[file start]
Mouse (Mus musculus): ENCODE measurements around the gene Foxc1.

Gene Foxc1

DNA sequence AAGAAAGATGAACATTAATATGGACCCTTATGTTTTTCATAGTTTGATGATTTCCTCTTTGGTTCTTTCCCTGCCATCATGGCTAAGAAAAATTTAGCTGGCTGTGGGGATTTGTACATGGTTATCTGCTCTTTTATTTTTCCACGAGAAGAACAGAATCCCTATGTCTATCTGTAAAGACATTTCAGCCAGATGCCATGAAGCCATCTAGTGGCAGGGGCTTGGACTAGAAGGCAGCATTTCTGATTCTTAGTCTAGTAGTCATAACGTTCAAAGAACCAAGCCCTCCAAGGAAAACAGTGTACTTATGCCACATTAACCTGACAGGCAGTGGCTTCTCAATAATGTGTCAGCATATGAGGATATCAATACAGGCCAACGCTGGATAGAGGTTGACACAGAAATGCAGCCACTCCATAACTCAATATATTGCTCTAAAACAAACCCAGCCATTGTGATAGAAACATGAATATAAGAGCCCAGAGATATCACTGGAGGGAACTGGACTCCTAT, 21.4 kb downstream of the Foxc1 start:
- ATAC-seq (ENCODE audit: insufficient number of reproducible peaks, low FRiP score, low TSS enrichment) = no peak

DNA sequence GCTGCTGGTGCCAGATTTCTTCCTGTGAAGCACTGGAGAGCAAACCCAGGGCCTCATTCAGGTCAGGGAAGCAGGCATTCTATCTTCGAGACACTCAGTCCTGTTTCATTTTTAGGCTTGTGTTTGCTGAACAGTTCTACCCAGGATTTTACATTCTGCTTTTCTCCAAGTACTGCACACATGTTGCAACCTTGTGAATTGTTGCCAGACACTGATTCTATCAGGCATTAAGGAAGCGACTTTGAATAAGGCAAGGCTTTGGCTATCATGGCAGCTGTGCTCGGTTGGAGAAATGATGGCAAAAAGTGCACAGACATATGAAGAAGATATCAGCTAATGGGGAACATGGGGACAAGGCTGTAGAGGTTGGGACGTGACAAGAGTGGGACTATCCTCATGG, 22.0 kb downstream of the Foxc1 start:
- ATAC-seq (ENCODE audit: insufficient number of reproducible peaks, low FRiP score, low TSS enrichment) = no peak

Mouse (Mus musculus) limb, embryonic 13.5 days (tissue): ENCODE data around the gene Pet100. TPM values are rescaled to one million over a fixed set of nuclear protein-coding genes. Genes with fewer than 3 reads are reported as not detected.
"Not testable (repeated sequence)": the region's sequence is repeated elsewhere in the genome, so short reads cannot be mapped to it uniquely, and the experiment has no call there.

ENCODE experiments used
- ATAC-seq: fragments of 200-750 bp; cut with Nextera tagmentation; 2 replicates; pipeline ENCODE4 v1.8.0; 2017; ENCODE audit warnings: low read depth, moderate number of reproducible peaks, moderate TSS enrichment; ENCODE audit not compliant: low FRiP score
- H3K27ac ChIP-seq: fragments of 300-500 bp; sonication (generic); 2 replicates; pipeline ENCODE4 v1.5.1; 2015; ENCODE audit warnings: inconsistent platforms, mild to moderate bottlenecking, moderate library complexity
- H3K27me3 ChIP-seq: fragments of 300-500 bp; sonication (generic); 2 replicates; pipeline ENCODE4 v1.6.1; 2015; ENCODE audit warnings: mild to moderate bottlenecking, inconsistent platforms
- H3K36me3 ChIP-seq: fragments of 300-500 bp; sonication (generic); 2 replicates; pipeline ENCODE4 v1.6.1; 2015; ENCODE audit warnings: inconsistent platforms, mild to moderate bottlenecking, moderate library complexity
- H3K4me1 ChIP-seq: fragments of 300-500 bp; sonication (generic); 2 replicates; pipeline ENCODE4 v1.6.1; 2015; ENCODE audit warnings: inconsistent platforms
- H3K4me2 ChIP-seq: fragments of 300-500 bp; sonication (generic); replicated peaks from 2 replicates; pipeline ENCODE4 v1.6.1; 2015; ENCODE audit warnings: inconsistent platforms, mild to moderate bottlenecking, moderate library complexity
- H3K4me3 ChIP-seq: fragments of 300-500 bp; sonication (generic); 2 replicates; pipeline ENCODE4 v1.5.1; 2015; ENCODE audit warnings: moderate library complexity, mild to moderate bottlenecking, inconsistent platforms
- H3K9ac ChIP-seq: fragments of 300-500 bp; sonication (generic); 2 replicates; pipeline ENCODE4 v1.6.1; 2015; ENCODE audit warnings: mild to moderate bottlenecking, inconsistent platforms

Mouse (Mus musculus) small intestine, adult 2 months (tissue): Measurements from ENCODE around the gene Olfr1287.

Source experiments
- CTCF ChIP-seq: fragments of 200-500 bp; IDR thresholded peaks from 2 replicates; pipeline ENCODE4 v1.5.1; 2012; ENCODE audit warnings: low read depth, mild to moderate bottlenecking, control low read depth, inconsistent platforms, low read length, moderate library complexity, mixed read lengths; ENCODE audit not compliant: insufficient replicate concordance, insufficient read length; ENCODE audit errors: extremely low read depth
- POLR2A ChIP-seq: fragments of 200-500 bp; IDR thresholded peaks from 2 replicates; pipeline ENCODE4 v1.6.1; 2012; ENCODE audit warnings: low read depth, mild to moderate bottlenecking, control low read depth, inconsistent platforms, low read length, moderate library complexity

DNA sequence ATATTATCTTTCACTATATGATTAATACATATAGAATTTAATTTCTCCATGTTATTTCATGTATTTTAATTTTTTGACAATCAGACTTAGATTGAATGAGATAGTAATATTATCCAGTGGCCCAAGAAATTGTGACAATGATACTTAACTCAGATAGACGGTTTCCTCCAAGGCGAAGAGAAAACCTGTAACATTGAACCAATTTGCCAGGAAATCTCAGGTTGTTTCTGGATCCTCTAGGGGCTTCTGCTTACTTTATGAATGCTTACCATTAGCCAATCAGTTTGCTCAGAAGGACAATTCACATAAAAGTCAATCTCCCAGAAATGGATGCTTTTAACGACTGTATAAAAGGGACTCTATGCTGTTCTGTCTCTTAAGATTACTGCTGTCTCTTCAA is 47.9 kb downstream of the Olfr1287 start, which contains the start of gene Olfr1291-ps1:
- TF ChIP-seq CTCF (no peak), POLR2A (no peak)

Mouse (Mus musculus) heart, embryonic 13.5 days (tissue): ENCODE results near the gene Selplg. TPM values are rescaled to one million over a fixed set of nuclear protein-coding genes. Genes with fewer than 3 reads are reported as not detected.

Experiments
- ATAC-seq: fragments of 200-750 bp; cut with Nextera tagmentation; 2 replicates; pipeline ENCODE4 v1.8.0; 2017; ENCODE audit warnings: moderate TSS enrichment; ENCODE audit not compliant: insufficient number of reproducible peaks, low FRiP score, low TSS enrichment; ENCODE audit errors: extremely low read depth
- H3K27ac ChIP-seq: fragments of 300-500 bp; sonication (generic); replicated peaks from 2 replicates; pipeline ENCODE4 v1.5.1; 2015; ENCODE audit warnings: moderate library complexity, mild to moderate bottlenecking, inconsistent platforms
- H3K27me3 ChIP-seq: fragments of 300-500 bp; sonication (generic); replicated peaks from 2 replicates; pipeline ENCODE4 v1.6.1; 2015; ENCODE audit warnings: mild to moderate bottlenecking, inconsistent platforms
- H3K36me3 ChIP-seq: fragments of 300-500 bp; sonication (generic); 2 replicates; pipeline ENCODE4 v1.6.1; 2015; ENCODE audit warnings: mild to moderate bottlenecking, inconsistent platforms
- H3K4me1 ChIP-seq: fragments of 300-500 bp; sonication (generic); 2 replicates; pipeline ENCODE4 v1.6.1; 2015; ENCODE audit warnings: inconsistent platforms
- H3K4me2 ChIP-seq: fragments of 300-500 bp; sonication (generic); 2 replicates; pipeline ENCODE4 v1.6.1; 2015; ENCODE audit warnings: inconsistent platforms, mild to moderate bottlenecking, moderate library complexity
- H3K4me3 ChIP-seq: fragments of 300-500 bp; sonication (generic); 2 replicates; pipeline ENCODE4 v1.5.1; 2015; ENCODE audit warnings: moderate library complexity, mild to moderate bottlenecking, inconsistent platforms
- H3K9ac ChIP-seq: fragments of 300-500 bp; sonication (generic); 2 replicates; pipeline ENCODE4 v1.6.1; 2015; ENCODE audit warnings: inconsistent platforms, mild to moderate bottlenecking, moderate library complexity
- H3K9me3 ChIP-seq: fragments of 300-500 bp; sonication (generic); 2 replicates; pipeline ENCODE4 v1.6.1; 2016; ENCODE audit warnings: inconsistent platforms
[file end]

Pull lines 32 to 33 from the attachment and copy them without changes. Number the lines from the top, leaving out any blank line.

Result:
- H3K4me3 ChIP-seq: fragments of 300-500 bp; sonication (generic); 2 replicates; pipeline ENCODE4 v1.5.1; 2015; ENCODE audit warnings: moderate library complexity, mild to moderate bottlenecking, inconsistent platforms
- H3K9ac ChIP-seq: fragments of 300-500 bp; sonication (generic); 2 replicates; pipeline ENCODE4 v1.6.1; 2015; ENCODE audit warnings: inconsistent platforms, mild to moderate bottlenecking, moderate library complexity